Bloomberg: Trump Communications Chief Dubke Leaving, White House Says

Trumps back. The end.

Looking back at the NATO summit,and indeed the entirety of Trumps trip overseas, it’s not hard to question the relevancy of it all. In truth it doesn’t seem like he accomplished much of anything, he signed a deal with the Saudis, that Obama had already paved the way for, he met the Pope. And that seemed to be it. He went to Israel and sat at the wall, while also infuriating the intelligence community there and seemingly resolving them to be much more reticent with the intelligence in the future, and he went to the summit.

And wasn’t that an event. Firstly, he pissed off the British with the other intelligence leak, this one by reporters in the US revealing who committed the Manchester bombings. Secondly he refused to validate and support article 5 of the NATO agreement, the one where the nations agree to support each other conditionally. The language is vague so to supplement it, most presidents (in fact all involved before this one) have affirmed it to mean an attack on an ally is an attack on the US. Trump didn’t, making a vague comment ripe for reinterpretation, especially by a man known for attacking any perceived vulnerabilities with his bordering neighbors. And finally he did not reaffirm or deny US involvement in the Paris Deal, leaving the EU hanging on that as well.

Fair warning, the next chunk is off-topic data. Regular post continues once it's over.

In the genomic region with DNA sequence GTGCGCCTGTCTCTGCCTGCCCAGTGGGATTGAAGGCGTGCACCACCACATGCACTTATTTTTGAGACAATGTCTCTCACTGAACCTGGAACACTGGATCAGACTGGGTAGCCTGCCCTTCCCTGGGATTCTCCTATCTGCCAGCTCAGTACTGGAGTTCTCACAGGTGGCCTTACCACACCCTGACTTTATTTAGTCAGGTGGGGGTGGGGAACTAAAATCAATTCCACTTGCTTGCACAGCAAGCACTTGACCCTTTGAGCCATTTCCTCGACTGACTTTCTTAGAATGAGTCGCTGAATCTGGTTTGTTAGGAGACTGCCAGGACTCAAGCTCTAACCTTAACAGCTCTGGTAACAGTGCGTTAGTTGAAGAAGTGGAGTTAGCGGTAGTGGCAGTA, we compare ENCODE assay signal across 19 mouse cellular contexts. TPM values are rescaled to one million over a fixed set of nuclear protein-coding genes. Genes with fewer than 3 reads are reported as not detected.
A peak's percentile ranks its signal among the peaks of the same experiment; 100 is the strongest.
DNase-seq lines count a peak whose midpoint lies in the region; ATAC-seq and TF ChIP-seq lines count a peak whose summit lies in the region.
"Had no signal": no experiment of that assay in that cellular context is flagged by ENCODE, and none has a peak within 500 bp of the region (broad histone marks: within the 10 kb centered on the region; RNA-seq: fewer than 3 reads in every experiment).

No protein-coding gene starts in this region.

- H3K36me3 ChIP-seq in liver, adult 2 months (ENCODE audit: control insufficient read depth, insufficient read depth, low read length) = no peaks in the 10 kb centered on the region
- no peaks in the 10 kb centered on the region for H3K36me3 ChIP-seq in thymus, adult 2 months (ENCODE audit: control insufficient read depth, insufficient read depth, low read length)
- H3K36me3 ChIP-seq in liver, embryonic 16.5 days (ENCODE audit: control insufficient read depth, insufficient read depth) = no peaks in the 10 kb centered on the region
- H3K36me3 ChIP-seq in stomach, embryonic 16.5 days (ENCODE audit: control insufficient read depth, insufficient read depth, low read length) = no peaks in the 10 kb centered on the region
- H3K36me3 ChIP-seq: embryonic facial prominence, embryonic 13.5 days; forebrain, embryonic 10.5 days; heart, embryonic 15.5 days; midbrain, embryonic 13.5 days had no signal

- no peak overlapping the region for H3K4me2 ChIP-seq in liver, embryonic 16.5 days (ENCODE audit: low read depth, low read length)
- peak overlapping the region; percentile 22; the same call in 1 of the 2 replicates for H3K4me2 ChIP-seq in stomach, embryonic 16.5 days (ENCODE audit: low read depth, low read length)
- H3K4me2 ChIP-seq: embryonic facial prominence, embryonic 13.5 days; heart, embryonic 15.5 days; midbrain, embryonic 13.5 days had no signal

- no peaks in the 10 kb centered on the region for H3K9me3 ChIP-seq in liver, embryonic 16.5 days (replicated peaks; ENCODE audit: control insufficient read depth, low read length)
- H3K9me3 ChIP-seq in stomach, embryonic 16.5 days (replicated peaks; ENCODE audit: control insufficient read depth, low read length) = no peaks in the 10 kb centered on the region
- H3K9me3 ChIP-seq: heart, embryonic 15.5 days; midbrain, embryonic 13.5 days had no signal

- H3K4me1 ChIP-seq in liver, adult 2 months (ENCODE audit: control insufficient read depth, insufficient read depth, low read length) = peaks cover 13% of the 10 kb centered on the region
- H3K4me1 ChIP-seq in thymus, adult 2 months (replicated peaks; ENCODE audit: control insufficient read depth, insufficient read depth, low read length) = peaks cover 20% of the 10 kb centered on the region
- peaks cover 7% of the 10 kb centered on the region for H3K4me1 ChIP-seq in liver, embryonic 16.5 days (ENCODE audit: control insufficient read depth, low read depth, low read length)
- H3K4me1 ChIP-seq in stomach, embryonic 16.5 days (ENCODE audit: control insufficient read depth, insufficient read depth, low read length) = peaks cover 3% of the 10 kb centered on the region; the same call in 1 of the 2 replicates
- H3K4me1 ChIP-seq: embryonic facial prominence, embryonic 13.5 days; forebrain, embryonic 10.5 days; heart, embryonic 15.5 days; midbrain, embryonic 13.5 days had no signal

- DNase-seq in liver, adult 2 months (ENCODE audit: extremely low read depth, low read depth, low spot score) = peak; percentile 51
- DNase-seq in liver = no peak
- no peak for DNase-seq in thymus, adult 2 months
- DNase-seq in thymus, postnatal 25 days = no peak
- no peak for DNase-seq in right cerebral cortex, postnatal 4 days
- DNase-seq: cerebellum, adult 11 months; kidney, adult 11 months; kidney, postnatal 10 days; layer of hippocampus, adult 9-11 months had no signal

Still, while all of that is concerning for the Europeans, and damaging to foreign relationships Trump and America has with some of their chief allies, the reality is not much was really done. The deal, and some vague denials. The world still spins, the EU has decided, or at least Merkel has decided, that it must stand on it’s own feet for now, and yeah. He went home.

And when the first comment he really makes is whinging about the media, you know nothing has really changed.


The Atlantic: What did Trumps Foreign Trip Accomplish?
Politico: What did Merkel Mean?

The CBO Score is Out! (and it ain’t looking good)

The CBO (Congressional Budget Office) has released its score on the new AHCA bill passed through the house. Simply put it has three major points:

1. 23 Million people will lose insurance (compared to the 24 from the last bill)